Indianapolis News and HeadlinesIndianapolis Local NewsIndianapolis


African Americans in Indianapolis: Local scholar profiles Black historical figures in the Circle City

african americans in indianapolis.jpg
Posted at 3:18 PM, Feb 01, 2023
and last updated 2023-02-03 14:02:14-05

INDIANAPOLIS — David Leander Williams is a native Hoosier and scholar who is now on a mission to inspire young people.

Williams collected the stories of notable African Americans whose stories have yet to be celebrated in the way they should for his new book “African American in Indianapolis.”

The project was inspired by a conversation and experience with his niece.

“Uncle D, I have a project. I have to write about outstanding African-American individuals or events that occurred during the 20th Century,” she said.

The two went to Central Library in search of books that shared the history of African Americans in Indianapolis. Williams says there was hardly anything.

“I became angry and I said somebody should do something about this,” Williams said. “I had to do it.”

The book tells the stories of Polly Strong and Mary Bateman Clark two slaves in the territory who fought for their freedom.

It also talks about the establishment of the Bethel AME Church, which provided sanctuary and spiritual support to escaped slaves and freed Blacks who ventured north.

Williams is a Crispus Attucks High School alum. A man named David Curtis Stephenson, who later became prominent with the Ku Klux Klan, was able to convince city leaders to create a high school specifically for African Americans.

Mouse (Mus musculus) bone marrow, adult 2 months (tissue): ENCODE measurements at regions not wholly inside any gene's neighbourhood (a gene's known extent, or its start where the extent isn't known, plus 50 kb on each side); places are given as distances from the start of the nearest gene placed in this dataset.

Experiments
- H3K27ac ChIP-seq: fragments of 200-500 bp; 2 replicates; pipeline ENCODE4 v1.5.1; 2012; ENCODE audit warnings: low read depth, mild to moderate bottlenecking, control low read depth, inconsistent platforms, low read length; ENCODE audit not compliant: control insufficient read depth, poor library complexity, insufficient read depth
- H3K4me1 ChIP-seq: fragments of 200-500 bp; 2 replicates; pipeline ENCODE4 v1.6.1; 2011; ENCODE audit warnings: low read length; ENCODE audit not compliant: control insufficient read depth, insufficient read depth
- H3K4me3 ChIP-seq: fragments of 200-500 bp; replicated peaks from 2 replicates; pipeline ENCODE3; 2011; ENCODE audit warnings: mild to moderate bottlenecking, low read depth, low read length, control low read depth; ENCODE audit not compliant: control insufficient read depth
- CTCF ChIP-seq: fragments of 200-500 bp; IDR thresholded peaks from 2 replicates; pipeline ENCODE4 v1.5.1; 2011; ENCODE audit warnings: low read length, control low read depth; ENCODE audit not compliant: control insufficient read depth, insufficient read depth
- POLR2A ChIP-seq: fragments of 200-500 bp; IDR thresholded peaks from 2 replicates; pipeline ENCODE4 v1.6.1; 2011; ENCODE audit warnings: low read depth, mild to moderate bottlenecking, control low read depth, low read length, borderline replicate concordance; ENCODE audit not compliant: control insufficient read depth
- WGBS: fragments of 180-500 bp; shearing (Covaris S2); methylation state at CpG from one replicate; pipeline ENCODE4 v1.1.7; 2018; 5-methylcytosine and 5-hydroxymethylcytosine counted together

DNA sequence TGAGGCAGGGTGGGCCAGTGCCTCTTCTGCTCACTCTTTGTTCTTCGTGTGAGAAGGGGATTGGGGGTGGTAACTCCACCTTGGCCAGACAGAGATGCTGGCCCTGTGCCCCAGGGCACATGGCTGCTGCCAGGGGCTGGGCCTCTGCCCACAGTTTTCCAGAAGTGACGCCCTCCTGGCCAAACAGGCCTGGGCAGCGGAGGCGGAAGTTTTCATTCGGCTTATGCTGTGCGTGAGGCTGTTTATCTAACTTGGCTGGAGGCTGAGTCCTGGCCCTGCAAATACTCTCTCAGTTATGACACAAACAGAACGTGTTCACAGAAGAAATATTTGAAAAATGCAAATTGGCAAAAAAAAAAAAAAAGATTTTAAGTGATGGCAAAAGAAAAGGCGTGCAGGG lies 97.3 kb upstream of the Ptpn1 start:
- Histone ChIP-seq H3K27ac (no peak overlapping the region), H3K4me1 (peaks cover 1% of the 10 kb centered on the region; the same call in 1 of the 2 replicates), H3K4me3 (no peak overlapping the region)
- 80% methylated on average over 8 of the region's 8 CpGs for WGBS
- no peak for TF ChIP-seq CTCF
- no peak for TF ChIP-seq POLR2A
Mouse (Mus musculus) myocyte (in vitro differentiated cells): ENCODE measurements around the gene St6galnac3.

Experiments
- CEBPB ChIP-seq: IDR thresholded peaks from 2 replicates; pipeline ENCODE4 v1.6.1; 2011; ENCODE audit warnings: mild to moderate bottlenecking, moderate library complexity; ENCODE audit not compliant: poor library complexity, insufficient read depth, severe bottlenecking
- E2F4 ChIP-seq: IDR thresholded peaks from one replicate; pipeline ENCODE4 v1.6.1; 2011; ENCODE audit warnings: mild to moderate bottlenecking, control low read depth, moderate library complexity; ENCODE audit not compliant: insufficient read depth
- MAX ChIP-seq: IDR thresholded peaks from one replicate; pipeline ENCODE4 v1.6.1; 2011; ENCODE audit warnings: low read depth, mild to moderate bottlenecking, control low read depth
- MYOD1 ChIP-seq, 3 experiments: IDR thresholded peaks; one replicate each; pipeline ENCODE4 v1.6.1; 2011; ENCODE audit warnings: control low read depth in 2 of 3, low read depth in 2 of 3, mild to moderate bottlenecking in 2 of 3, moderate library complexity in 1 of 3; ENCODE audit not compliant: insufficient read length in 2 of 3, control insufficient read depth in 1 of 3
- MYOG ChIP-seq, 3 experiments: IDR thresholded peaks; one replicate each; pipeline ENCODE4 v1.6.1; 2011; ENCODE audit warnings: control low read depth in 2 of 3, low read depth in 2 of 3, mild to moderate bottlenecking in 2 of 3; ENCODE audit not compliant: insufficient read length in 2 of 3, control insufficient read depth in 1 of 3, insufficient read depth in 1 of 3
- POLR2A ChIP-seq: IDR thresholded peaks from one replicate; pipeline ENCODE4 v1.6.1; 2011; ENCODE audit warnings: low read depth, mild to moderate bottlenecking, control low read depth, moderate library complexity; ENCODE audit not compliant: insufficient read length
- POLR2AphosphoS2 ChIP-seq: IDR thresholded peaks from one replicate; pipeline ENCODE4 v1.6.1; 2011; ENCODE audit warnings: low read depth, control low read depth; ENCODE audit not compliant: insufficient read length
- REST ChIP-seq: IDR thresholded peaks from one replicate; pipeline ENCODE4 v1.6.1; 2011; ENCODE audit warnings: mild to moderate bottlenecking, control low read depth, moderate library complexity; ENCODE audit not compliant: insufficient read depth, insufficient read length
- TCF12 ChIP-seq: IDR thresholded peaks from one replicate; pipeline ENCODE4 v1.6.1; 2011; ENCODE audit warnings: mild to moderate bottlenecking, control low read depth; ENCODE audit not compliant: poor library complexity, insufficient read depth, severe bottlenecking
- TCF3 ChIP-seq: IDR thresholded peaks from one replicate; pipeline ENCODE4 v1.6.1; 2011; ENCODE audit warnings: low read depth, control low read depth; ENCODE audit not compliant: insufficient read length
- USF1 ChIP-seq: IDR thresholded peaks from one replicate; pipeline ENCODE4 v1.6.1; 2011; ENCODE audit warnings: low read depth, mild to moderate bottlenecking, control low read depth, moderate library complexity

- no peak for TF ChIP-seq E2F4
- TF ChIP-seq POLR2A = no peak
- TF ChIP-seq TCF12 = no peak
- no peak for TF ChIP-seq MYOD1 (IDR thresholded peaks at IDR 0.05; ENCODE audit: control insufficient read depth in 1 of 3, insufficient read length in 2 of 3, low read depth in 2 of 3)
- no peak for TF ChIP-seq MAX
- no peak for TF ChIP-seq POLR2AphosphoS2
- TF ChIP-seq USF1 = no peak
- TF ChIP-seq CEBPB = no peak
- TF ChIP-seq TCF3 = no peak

Stephenson wanted to create a high school that was doomed to fail – but Dr. Mathias Norcock, the first principal, wouldn’t let that happen.

“He was able to go around the country [and] hire the most outstanding scholars in the country. Many had masters or PhD degrees but could not teach in white high schools or colleges because of racism,” Williams said. “He brought college professors to the high school, so our education was not inferior. It was superior.”

Williams wants to highlight the key players in our city’s history – like those who founded and cultivated the area that became Indianapolis' Black cultural epicenter in the 1920's -- Indiana Avenue.

He hopes history can be a healer.

“I'm hoping my book will encourage the Generation X'ers and Z's to know they come from a people who were hard working, who were honorable, and who helped and loved one another,” he said. “I want them to return to the time period where we were able to love one another and not fight one another. So if I can do that, I think my humble effort would be fantastic.”

The book was published by Indiana University.

Williams is now working on his next project, which focuses on the contributions of influential African American women at the turn of the century. It’s expected to be released in 2024.